Christian Stallworth, a junior LSM and defender at Santa Fe Christian, announced this week he has committed to play NCAA Division I lacrosse at the University of Detroit Mercy.
“All of my extended family is from Michigan,” Stallworth said by phone Wednesday. “I was born there, my parents are from there. I’d have a lot of support there, if I needed it, and I really liked the defensive coach, Coach [Jeff] Turner, and they’ve been really working on the program, doing a lot of recruiting.”
Blessed to say that I have committed to play Division 1 lacrosse and further my education at the university of Detroit. pic.twitter.com/b6aOMa6exj
— Christian stallworth (@christianSFC101) September 26, 2016
The Detroit Titans, who began playing NCAA D-I lacrosse in 2009, are members of the Metro Atlantic Athletic Conference (MAAC), competing against programs such as Manhattan, Siena and Quinnipiac, among others. Detroit was 2-10 overall last spring, and 2-4 in conference. Detroit’s 2016 roster was young, though, with only 16 juniors and seniors compared to 32 freshmen and sophomores.
“I wanted to move back to Michigan, so it was down to Michigan State, Michigan or Detroit,” he said, “and I really wanted to play lacrosse at the highest level, so it really seemed like the perfect opportunity.”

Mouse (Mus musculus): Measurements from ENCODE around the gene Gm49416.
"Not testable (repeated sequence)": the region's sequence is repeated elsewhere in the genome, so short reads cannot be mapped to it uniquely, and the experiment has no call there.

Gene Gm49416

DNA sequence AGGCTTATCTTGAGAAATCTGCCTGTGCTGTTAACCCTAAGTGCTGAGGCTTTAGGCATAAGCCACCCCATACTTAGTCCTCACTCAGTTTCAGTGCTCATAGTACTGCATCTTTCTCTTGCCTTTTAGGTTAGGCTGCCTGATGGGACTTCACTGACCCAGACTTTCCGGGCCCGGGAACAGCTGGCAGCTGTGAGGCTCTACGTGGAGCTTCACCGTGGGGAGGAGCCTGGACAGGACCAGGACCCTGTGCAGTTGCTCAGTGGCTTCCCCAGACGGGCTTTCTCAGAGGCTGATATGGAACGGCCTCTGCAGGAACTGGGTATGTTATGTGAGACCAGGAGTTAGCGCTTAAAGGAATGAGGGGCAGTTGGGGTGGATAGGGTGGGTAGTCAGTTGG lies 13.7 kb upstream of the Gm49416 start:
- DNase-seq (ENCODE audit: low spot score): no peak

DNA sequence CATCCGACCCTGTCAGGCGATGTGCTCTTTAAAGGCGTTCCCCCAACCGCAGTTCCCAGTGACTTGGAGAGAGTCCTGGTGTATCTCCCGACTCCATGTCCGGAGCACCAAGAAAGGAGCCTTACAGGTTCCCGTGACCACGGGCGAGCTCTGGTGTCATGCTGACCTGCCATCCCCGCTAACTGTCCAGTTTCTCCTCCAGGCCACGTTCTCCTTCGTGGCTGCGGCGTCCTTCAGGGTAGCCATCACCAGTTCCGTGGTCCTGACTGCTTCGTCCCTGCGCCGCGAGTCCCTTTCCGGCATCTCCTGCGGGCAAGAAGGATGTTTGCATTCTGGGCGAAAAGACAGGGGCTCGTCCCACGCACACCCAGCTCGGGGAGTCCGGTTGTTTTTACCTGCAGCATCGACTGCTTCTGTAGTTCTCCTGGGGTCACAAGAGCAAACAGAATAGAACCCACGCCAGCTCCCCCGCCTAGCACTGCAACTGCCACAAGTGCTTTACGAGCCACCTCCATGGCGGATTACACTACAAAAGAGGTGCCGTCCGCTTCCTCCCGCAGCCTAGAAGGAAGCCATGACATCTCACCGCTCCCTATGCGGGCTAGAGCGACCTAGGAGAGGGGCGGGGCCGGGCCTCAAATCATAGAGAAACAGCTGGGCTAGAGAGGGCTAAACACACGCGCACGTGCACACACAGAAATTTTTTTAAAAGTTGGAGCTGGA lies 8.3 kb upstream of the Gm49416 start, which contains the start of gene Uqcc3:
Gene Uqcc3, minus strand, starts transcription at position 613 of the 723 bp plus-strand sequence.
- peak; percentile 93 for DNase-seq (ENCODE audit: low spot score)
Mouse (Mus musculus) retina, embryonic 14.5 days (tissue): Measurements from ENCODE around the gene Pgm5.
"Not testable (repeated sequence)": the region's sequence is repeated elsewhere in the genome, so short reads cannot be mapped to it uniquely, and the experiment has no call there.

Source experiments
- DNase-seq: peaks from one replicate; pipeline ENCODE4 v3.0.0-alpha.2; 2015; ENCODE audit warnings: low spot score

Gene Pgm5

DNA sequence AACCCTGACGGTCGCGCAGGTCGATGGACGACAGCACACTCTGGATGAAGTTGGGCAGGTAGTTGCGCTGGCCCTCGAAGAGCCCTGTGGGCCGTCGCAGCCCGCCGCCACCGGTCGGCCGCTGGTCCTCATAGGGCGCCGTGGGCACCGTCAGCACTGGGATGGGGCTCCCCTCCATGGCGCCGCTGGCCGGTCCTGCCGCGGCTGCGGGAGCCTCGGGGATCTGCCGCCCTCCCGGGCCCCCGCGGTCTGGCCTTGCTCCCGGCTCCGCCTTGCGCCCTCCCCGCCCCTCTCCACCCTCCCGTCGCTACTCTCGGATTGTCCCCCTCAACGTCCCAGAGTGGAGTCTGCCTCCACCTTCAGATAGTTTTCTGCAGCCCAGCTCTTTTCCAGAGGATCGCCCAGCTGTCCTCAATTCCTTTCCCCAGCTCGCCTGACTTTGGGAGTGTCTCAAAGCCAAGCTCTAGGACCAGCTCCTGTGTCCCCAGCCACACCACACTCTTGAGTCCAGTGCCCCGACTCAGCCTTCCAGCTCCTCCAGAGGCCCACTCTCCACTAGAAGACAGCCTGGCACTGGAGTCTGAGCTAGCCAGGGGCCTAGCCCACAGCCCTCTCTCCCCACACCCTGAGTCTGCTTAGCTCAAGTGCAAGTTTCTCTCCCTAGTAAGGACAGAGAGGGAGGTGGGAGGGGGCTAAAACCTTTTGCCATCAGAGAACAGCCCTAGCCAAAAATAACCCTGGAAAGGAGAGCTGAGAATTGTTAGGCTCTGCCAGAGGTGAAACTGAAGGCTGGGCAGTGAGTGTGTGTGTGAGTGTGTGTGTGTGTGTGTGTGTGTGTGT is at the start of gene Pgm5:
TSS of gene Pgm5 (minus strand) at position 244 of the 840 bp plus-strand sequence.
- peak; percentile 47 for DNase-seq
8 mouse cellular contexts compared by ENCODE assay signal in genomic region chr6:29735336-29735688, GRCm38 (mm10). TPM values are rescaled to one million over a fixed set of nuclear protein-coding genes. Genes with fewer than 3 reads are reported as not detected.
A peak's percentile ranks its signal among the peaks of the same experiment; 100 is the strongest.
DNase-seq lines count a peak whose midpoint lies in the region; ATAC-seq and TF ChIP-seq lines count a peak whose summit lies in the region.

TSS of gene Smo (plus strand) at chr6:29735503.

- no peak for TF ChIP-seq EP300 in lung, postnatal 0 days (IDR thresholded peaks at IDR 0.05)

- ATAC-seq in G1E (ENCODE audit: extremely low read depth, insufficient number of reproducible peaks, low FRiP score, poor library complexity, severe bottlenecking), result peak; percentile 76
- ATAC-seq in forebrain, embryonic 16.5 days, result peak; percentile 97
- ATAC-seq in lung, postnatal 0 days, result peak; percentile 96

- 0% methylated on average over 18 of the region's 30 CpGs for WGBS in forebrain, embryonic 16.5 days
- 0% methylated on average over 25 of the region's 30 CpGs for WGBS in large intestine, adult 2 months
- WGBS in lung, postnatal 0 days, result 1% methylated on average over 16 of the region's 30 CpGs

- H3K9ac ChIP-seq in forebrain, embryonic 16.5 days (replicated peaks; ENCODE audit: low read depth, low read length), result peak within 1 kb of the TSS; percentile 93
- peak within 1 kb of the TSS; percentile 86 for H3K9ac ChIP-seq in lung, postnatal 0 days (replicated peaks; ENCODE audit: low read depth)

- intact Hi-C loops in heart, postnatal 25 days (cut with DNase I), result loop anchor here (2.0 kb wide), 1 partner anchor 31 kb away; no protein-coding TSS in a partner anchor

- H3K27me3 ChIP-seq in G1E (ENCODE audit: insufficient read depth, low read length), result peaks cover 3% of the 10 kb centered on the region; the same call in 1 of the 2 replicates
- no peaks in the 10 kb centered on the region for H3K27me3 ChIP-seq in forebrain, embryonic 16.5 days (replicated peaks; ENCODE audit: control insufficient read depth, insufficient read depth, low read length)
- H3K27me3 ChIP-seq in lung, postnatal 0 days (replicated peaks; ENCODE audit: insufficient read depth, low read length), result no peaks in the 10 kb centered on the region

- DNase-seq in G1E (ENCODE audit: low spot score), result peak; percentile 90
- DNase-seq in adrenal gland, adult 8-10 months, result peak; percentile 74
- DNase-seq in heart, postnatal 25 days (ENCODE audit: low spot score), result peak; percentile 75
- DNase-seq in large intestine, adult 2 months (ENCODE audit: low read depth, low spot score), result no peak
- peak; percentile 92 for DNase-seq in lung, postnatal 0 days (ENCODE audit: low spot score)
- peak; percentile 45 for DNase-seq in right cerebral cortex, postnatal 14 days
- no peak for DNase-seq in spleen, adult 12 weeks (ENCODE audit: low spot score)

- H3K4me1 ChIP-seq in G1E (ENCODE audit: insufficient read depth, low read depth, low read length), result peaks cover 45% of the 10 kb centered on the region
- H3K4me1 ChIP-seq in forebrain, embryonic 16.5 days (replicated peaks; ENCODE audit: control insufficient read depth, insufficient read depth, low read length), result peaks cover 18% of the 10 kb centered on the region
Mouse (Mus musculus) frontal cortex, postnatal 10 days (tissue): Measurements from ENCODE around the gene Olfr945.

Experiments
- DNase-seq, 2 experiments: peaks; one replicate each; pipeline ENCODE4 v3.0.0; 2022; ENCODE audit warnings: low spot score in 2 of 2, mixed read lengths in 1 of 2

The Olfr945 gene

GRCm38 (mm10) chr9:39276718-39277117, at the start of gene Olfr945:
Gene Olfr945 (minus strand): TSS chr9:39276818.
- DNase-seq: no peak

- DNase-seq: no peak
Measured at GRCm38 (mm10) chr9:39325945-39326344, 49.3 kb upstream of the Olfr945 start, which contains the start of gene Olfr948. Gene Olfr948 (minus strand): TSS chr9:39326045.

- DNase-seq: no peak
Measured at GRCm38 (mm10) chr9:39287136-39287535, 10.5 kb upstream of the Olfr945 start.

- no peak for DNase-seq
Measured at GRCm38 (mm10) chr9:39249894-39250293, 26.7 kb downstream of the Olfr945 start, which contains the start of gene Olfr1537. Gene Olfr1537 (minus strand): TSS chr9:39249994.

Add to that a highly ranked business school and a good pre-law program, and the decision to leave sunny San Diego for the midwest was easy.
“My biggest thanks go out to my parents and my close friends,” Stallworth said, “like Isaiah Dawson, who told me I could play at the highest level.”
The 5-foot-11, 175-pound Stallworth said he and Dawson, the Bishop’s School midfielder who is committed to Harvard, have played together since middle school. As Stallworth entered his junior year without a Division I offer, he was beginning to wonder if he’d ever get one. Friends like Dawson and other teammates helped him stay positive.
“The support really helped,” he said. “I was starting to doubt, because so many friends were committing, and I thought my opportunities were limited.”
All it takes is one, as the saying goes, and Stallworth wound up getting what he called the perfect opportunity.